Free speech, privacy and the Leveson Inquiry
Back in February, Michael Gove, the Education Secretary, told the House of Commons Press Gallery that there was a "chilling atmosphere towards freedom of expression which emanates from the debate around Leveson". And, when giving evidence at the Inquiry in May, Mr Gove went even further. He argued that free speech didn't actually mean anything unless people were offended some of the time.
In Mr Gove's view, there is no need to limit the "precious liberty" of freedom of expression because, for example, reporting details of an celebrity's indiscretions might contravene that individual's right to privacy. Freedom of expression wins every time.
But does it? And, perhaps more importantly, should it?
There is a clever jurisprudential way of trying to answer these questions, for which we have to thank one of the great legal thinkers of the early twentieth century - Professor Wesley Hohfeld. Despite dying tragically young (at 38), Hohfeld (who held chairs at both Stanford and Yale) packed quite a lot of scholarship into his life. His key legacy is the analysis of what we mean when we refer to something as a 'right'. Hohfeld thought that there are four distinct concepts, each of which could be referred to as a right. For the purposes of this blog, the two key ones are (i) what Hohfeld felt could properly be called rights and (ii) privileges or liberties; what in modern-day English can be thought of as freedoms.
In order for either to exist, Hohfeld thought they needed a correlative: without the correlative, you can have no right and no freedom. The correlative for a right is a duty imposed on another person to respect that right. The correlative for a freedom is the absence of a right enjoyed by another.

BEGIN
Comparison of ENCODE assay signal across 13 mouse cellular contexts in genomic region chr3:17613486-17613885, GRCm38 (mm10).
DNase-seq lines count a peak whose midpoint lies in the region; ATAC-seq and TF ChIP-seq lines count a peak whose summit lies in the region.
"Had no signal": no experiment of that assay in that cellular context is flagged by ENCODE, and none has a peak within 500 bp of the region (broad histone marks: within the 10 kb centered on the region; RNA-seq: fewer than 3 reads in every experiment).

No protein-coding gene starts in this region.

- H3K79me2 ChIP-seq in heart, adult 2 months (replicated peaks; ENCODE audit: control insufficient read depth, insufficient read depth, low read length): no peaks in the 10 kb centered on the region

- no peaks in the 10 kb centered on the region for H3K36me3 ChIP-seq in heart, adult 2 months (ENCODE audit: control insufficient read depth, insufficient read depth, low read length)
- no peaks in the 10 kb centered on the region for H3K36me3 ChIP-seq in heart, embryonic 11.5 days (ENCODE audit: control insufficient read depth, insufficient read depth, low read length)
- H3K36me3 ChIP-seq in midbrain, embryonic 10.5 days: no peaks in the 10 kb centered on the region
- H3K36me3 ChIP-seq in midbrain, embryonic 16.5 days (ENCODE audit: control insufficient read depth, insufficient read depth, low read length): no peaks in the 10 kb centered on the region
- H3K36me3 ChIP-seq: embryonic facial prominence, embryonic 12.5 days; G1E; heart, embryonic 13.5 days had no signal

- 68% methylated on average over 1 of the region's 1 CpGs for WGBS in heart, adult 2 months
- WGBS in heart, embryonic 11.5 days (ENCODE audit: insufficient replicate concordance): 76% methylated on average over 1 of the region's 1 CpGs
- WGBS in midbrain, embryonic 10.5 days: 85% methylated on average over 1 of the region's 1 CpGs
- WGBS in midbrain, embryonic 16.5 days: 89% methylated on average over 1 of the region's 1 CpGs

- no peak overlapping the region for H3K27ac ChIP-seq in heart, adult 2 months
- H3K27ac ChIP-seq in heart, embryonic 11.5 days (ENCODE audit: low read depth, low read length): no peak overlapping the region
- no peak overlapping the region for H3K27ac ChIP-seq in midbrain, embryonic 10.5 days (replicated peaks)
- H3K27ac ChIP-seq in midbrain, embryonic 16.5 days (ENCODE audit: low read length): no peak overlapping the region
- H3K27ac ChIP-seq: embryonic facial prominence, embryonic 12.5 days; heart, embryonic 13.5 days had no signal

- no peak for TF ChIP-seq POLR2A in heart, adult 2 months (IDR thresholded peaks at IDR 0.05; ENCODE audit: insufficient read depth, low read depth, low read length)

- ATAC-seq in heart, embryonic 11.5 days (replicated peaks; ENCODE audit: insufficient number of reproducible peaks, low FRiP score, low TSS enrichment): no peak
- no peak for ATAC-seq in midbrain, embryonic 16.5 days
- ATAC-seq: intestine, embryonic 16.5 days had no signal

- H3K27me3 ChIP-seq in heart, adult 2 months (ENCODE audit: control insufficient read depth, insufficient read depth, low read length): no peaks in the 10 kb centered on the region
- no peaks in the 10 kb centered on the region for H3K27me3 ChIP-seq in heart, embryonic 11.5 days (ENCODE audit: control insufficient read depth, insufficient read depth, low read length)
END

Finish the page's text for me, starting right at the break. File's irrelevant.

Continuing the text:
The fact that the correlative for a freedom is the absence of a right is key. Freedoms are things we all enjoy in any event and without any restriction. On the other hand, we only have a right to something if someone else is obliged to respect that right.
If you assume that terms used to describe free speech and privacy reflect Hohfeld's analysis, then the fact that we say freedom of speech as opposed to a right to privacy is intuitive, and suggests that Mr Gove is correct. Free speech is a freedom we all enjoy without restriction; but we only have a right to privacy if others are obliged to respect that right. On a Hohfeldian world view, free speech also wins every time.
Indeed, until the turn of the century, this was arguably the position in English law. The courts had a long tradition of upholding free speech, whilst resisting a right to privacy.
The Human Rights Act 1998 (which came into force on 2 October 2000) changed that. Article 8 protects the right to respect for private and family life; and article 10 protects freedom of expression. To make matters even more confusing, Hohfeld's distinction between freedoms and rights has arguably disappeared. Privacy and free speech are both categorised as qualified (and not absolute) rights - and each comes with correlative duty. When they are in conflict, a judge needs to conduct a balancing exercise considering the comparative importance of each and the reasons for interfering with them.
For example, if a celebrity who publically supports family values and monogamy is having an extra-marital affair, then the hypocrisy could help to persuade the court that press freedom should win the day.
So, what about the questions posed earlier in the blog? The first is easy to answer: the Human Rights Act means that freedom of expression does not now always triumph over an individual's right to privacy.
The second question - whether or not it should - will, in part, be answered by Lord Justice Leveson. My own view is that the press is too intrusive. I'm not sure that my civil liberties would be in any way compromised if the press felt able to let celebrities make mistakes in their personal lives in private, but I know many people who disagree with me.
For the moment though, the last word should go to Lord Justice Leveson. Yesterday's statement on the press reporting of the concerns the judge raised in private following Mr Gove's February speech, contains (at paragraph 18) an interesting comment on how the press respond to criticism of their conduct:
"...it is at least arguable that what has happened is an example of an approach which seeks to convert any attempt to question the conduct of the press as an attack on free speech."
If free speech really is a freedom as envisioned by Professor Hohfeld, people (including judges) must enjoy a "precious liberty" to criticise the Fourth Estate. The press can't use the same civil liberty both to defend their own conduct and deflect any criticism of it. After all, an argument that the press can enjoy free expression and that others in society must respect that at all costs is to admit that free speech is a Hohfeldian right and not a freedom.